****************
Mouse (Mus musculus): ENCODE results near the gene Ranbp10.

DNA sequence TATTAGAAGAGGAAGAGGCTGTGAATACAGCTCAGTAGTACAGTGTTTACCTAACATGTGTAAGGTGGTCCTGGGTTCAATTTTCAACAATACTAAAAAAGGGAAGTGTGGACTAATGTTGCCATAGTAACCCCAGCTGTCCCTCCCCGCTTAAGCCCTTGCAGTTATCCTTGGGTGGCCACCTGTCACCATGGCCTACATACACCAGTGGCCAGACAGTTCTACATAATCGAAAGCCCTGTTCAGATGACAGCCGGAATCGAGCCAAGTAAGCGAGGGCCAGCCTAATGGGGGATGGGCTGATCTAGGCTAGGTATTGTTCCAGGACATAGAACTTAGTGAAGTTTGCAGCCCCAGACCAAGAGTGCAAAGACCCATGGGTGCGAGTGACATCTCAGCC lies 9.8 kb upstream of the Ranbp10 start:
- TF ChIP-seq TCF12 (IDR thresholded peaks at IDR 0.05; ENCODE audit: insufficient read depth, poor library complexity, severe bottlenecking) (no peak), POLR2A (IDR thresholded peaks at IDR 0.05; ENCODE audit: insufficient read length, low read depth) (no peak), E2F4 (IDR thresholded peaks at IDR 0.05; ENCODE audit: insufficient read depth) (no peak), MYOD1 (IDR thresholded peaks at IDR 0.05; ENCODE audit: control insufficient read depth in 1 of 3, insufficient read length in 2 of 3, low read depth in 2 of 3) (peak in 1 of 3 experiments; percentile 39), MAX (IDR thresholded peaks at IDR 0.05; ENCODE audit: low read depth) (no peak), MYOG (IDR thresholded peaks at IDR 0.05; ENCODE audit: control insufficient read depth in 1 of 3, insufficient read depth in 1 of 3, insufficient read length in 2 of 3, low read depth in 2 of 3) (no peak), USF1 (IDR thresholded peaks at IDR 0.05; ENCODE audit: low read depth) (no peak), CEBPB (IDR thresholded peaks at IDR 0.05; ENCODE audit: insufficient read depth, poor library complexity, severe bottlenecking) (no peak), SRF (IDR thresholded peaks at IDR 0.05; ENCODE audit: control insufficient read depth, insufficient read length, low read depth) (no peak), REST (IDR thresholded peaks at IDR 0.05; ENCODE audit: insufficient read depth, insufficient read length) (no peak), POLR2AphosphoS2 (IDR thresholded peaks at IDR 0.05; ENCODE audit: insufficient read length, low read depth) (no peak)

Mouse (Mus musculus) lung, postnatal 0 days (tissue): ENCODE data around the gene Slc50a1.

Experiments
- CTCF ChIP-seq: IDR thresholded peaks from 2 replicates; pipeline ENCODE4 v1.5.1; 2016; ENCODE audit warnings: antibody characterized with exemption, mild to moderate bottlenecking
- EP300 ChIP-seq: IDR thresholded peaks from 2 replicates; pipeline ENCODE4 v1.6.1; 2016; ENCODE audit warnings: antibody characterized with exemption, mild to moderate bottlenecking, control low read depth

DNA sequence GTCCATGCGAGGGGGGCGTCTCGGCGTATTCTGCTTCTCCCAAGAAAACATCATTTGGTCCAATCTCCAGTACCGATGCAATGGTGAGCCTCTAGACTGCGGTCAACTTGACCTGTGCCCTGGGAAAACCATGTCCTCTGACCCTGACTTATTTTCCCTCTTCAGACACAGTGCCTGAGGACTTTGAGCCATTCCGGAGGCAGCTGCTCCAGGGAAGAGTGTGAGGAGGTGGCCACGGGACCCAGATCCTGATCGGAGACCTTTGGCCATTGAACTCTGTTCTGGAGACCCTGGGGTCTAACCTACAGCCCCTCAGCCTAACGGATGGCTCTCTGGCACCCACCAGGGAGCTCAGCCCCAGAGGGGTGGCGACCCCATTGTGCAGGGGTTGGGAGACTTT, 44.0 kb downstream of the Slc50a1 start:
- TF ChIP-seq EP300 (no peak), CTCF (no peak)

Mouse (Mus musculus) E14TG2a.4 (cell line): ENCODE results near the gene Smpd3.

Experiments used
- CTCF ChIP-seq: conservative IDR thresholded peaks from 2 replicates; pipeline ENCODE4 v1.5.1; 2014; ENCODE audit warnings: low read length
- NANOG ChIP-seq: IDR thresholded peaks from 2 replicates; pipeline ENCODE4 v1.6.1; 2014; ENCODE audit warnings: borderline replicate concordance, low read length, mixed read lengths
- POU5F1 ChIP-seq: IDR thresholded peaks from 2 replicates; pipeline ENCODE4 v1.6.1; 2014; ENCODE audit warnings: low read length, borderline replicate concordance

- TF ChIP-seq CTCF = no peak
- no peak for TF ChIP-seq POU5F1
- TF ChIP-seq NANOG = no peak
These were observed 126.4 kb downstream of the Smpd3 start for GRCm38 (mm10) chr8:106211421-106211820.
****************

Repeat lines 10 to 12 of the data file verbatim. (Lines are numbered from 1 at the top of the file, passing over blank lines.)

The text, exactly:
Mouse (Mus musculus) E14TG2a.4 (cell line): ENCODE results near the gene Smpd3.

Experiments used
- CTCF ChIP-seq: conservative IDR thresholded peaks from 2 replicates; pipeline ENCODE4 v1.5.1; 2014; ENCODE audit warnings: low read length